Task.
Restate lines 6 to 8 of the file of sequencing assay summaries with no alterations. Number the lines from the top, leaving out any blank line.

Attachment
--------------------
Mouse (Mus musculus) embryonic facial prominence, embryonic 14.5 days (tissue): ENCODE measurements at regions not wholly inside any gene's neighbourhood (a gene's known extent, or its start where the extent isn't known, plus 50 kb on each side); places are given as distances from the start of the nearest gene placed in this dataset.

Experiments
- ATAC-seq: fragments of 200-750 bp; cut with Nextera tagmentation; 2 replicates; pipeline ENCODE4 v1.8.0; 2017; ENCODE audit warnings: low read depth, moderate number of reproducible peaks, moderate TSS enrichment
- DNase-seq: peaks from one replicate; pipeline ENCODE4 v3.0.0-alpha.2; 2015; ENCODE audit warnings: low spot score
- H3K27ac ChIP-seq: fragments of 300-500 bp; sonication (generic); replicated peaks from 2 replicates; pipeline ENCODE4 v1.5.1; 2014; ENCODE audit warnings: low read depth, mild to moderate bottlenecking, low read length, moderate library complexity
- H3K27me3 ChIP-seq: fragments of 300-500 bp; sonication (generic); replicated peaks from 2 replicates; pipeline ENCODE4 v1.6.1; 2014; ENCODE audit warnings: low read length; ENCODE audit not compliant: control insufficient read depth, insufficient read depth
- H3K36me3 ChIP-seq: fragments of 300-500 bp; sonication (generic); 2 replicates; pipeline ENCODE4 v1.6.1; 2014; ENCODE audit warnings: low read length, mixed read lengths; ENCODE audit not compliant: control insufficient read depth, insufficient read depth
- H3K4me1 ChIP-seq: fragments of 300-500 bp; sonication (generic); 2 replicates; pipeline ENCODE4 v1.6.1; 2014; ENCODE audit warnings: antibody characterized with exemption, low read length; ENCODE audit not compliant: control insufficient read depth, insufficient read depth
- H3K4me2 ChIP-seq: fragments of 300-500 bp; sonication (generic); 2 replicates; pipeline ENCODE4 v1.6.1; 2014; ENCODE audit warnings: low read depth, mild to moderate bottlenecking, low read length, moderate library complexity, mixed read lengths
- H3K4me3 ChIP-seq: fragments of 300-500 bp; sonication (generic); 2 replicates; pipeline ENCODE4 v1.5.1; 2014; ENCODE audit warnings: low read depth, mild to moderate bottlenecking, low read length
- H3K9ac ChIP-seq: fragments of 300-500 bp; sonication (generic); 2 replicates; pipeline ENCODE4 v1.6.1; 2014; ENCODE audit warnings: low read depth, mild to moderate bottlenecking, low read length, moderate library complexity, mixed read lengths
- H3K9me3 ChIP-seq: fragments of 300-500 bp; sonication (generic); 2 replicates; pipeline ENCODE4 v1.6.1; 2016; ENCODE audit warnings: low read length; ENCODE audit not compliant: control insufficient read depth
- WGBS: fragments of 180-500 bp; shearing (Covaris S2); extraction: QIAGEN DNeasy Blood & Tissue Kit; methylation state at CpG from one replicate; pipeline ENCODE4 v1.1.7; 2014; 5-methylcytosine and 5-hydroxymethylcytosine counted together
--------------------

- H3K27me3 ChIP-seq: fragments of 300-500 bp; sonication (generic); replicated peaks from 2 replicates; pipeline ENCODE4 v1.6.1; 2014; ENCODE audit warnings: low read length; ENCODE audit not compliant: control insufficient read depth, insufficient read depth
- H3K36me3 ChIP-seq: fragments of 300-500 bp; sonication (generic); 2 replicates; pipeline ENCODE4 v1.6.1; 2014; ENCODE audit warnings: low read length, mixed read lengths; ENCODE audit not compliant: control insufficient read depth, insufficient read depth
- H3K4me1 ChIP-seq: fragments of 300-500 bp; sonication (generic); 2 replicates; pipeline ENCODE4 v1.6.1; 2014; ENCODE audit warnings: antibody characterized with exemption, low read length; ENCODE audit not compliant: control insufficient read depth, insufficient read depth